All that relates to the formation of the Company of New France is contained in a series of documents entitled, Edits, Ordonnances royaux. The first document is entitled, Compagnie du Canada, establie sous le titre de Nouvelle France, par les articles du vingt-neuf auril et sept May, mil six cens vingt-sept. We find it in the Mercure Francois (t. xiv., part ii., p. 232) and also in the Memoires sur les possessions Francoises en Amerique (t. iii., pp. 3, 4, and 5). This document is double, the first containing twenty articles, and the second thirty-one, which essentially differ. The act of April 29th, 1627, exposes the designs which had engaged the king to establish a new company, its obligations, and the advantages which it will get from Canada. The act of May 7th is the deed of association, which contains the whole organization of the company, its rules, and all that concerns the administration of its funds. The acceptation of the articles of April 29th, 1628, was officially known by an act passed on August 5th, 1628, and the acceptation of the articles of May 7th took place on August 6th, of the same year. These articles had been confirmed by an order-in-council, on May 6th, 1628, at La Rochelle. On the same day Louis XIII had issued patents confirming the order-in-council. On May 18th Richelieu had ratified the articles of April 29th and of May 7th.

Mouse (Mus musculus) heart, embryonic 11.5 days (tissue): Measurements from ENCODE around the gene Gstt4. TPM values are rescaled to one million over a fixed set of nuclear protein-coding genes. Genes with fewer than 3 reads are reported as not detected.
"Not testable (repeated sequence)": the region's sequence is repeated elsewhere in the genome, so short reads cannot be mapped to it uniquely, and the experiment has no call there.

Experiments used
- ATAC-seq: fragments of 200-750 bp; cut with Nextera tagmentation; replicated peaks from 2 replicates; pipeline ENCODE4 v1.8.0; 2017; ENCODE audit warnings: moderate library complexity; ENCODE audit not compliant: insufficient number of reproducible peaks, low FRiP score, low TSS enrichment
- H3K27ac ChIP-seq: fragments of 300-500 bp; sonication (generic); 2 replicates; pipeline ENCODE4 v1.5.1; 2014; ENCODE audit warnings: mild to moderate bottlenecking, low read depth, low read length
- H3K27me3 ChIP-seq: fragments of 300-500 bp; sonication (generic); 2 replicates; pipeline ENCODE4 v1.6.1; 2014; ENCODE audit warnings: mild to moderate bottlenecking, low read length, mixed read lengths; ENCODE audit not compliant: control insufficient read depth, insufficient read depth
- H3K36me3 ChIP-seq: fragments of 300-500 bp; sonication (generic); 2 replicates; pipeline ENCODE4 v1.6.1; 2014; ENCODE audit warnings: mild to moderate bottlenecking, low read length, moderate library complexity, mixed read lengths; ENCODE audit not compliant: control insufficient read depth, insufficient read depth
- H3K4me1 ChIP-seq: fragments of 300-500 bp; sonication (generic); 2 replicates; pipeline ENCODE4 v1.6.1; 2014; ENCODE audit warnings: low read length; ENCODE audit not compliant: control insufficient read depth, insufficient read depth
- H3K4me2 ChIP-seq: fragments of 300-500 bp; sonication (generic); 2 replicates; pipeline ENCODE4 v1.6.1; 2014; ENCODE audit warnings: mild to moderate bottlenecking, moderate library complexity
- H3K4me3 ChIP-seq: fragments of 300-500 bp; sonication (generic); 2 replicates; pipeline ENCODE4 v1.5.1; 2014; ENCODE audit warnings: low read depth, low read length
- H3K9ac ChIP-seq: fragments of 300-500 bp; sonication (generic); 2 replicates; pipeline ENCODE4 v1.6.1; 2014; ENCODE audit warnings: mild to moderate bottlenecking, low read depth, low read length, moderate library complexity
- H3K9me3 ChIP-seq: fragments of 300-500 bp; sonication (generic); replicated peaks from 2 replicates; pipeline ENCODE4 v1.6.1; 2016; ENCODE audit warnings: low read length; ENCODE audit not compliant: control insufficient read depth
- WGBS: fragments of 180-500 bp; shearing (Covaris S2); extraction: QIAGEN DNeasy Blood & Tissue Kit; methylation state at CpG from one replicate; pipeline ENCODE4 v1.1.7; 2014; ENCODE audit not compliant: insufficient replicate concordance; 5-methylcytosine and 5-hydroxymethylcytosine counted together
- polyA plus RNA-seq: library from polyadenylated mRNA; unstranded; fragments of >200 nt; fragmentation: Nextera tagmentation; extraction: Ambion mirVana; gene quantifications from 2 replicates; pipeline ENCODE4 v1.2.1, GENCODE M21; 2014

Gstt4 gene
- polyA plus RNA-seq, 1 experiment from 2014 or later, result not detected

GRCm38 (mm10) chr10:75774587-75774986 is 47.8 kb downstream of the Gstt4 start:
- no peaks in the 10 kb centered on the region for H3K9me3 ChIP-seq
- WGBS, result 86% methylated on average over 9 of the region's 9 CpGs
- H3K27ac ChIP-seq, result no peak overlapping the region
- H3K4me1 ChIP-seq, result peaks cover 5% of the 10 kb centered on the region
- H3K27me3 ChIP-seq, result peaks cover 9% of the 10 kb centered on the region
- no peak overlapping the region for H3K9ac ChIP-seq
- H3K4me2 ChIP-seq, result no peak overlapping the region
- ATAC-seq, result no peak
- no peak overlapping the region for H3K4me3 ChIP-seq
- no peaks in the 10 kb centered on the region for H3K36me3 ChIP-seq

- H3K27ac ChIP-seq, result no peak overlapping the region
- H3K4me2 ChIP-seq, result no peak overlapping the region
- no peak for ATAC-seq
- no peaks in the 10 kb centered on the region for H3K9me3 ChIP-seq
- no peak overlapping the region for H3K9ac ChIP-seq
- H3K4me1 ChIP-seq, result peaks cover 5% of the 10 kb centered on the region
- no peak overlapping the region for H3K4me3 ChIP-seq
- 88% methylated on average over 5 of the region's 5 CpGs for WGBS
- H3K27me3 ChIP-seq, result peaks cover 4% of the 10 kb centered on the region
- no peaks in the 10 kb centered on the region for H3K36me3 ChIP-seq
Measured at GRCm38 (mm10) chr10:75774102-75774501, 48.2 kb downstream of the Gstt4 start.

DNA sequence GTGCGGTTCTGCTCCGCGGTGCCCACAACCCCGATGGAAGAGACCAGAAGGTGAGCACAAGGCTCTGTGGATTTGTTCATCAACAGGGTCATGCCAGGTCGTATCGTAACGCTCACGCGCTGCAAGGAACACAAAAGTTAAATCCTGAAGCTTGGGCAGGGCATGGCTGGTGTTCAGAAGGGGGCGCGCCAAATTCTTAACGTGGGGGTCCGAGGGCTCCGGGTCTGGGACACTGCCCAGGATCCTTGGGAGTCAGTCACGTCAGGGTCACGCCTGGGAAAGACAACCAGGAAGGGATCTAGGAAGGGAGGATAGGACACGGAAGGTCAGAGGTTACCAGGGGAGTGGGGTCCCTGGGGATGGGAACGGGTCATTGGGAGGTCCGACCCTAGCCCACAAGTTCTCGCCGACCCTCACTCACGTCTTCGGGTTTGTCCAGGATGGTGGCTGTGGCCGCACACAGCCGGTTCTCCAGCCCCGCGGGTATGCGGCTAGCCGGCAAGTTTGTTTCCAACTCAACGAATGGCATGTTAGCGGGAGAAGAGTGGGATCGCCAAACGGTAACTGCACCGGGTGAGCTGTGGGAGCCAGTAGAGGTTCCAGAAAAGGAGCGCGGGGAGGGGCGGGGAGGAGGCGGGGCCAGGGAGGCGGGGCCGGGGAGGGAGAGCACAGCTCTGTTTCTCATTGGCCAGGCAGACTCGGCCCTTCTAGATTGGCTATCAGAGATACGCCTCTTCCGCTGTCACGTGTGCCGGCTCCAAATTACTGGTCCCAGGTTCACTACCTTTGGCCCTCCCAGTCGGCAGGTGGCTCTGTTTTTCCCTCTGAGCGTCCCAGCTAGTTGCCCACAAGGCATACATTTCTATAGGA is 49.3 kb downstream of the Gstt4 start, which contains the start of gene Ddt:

These various documents were published in 1628, one part of them in the Mercure Francois, and the other in a pamphlet, large in quarto of twenty-three pages. The list of the Hundred Associates was also printed in a small pamphlet of eight pages, bearing as title: Noms, surnoms et Qualitez des Associez En la Compagnie de la Nouvelle France, suyvant les jours et dates de leurs signatures.
 About the year 1596 Gervase Kirke, of Norton, county of Derby, married Elizabeth Goudon, of Dieppe, and had issue five boys and two girls. The eldest boy was named David, the second son was Louis; and the third, Thomas; the fourth, John; and the fifth, James. In the year 1629 David was thirty-two years of age, Louis was thirty, and Thomas twenty-six years of age. These are the three heroes of the Quebec assault.
Gervase Kirke was a member of the Company of Adventurers, and he died on December 17th, 1629. In 1637 David received as a concession the New-found-land. After some difficulties which he had to suffer, David Kirke died in the year 1656. His widow claimed the sum of L60,000 for the part that the Kirkes had taken in bringing about the capitulation of Quebec, but the king paid no attention to these claims, and the Kirke family became poor.
THE CAPITULATION OF QUEBEC, 1629